Saturday, March 16, 2013

Smash & Grab

I've had Smash on the brain a lot these last couple of weeks. Anybody who still watches the show - and the ratings out of America suggests there aren't many, but we are out there! - knows this is probably a familiar place to be since the NBC series about the mounting of a Broadway musical is a brainworm if ever there was one. A show of such thrilling, exhilarating highs and yet such crushing, baffling lows - Smash is a show that I know and hope can be truly amazing and yet has settled into a rut of being complacently mediocre. At least season one had a ridiculous edge to it that made some deliciously hilarious soap opera moments. Season two had Jennifer Hudson. It's as if the makers are living up to the advice of their show's crowning moment - "Let's be bad!"


The songs of Marc Shaiman and Scott Wittman have been on regular repeat lately as I, presumably, try to telepathically impart wisdom upon the makers. And, really, if one were to listen to them outside of the context of the show they appear it then it'd be hard to picture how the series itself went so odd. That now famous article from Buzzfeed about the behind-the-scenes dramas of season one certainly lifted the curtains on several aspects, and yet season two is perhaps even more baffling. Season one at least felt as if it was headed in a direction: season two appears to be faffing about, as unsure of itself as the makers of Bombshell, the show-within-the-show that is Smash's predominant fixture. Whether a writerly coincidence or an act of supreme self-awareness, Bombshell has spent the six episodes of season two being kicked around like a football, hailed as a series of great songs, but with a dud book keeping it from potential excellence. It's hard to argue that the series as a whole suffers from the same problem. And if the in-show production team of Anjelica Huston and Michael Cristofer's choice of a more frivolous take on Marilyn rather than the so-called brilliant one that Messing's character came up with (telling, discussed yet never actually seen) feels like an act of Bombshell sabotage, then they're merely aping their real life counterparts. Furthermore, characters are seen preparing to abandon ship much like many of the series' fans have thought about once or twice. Alas, we (and they) stay because there's nothing quite like it out there, not even on a network like HBO.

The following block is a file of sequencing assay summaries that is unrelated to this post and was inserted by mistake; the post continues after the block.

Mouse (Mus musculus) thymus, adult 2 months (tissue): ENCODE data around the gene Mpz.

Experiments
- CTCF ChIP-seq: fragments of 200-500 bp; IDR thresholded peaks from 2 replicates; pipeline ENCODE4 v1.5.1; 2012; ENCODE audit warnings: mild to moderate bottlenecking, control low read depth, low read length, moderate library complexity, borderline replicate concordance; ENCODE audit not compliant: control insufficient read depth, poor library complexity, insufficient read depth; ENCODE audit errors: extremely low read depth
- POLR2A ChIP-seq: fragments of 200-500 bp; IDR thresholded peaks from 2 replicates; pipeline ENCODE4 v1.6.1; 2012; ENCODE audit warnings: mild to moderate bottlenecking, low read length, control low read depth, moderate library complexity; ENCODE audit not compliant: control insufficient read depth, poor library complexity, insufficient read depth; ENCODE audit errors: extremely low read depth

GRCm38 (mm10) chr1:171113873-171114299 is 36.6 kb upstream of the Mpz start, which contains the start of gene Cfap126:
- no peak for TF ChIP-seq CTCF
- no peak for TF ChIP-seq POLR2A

How did the makers react to the flurry of concerns that viewers had over season one? They threw in a Jennifer Hudson subplot that literally went nowhere and just wasted everybody's time in sidelining Bombshell yet again. They also had a SECOND(!) musical fall into the lap of Katherine McPhee's smug, virtuous bore of a chanteause, Karen Cartwright. A second musical, by the way, that not only avoids the musical theatre traditions that the show was seemingly based upon, but also the Rent pop-opera stylings that it's supposedly trying to mirror. The original songs of Shaiman and Wittman have dried up and been replaced by more radio friendly pop rock tunes that are apparently the greatest thing we'll ever hear in our human ears. Give me a break! Megan Hilton - far and away the show's greatest asset - has been sidelined with a terrible version of Dangerous Liaisons opposite Sean Hayes, her powerful voice and expressive face getting minimal airtime front and centre. Even when it was established her character has an obvious history with the newly introduced Jennifer Hudson character, Ivy Lynn gets lumped off in the background with McPhee's Karen is moved to the front of the advice dispensing fan queue. Ugh. There's a reason why McPhee was never shown singing, amongst others, "Let's Be Bad", you know? She's inarguably better suited to the musical stylings of The Hitlist - the second show-within-a-show... this is getting confusing! - and hopefully the writers have set the story up so that Ivy Lynn's return to Bombshell is inevitable and we'll be right back to where we should have been an entire season ago. Oy. Still, Nathaniel Rogers put it right: they seem more interested in creating an "American Idol" than they do a theatre musical. Sigh.


Smash has been shunted to Saturday night in America, an apparent dead zone that will surely see its ratings shrink even further. It will most likely be axed unless its ratings move up and its budget can be shaved - thankfully, Smash never *looks* anything less than a million bucks. That would certainly be a shame given the hints of brilliance that it has exhibited throughout its brief history. It is those slight glimmers of hope that keep me watching even though it appears the series makers' are deliberately setting out to make the worst possible decisions at every turn. Last week's episode six was a nice turn back towards where it should be, dealing with the politics of making a Broadway show, rather than the boring romance between McPhee and whoever she's cooing over. It was also nice to see them sideline the jukebox aspects of the show - a street rendition of Billy Joel's "Everybody Loves You Now" by Hudson was the best of its kind since Hilty banged out a slaying rendition of "Crazy Dreams" way back at the start of season one.

Also: can we discuss the lack of homosexuality in this second season? Tom's boyfriend got sent on a national tour, Ellis was kicked off the show, the ensemble players have been ignored, the friend of McPhee's new love interest is sexless, and... well, for a show set on Broadway in New York City, there's a startling lack of sexuality at all. Yet another curious development on an increasingly curious show.

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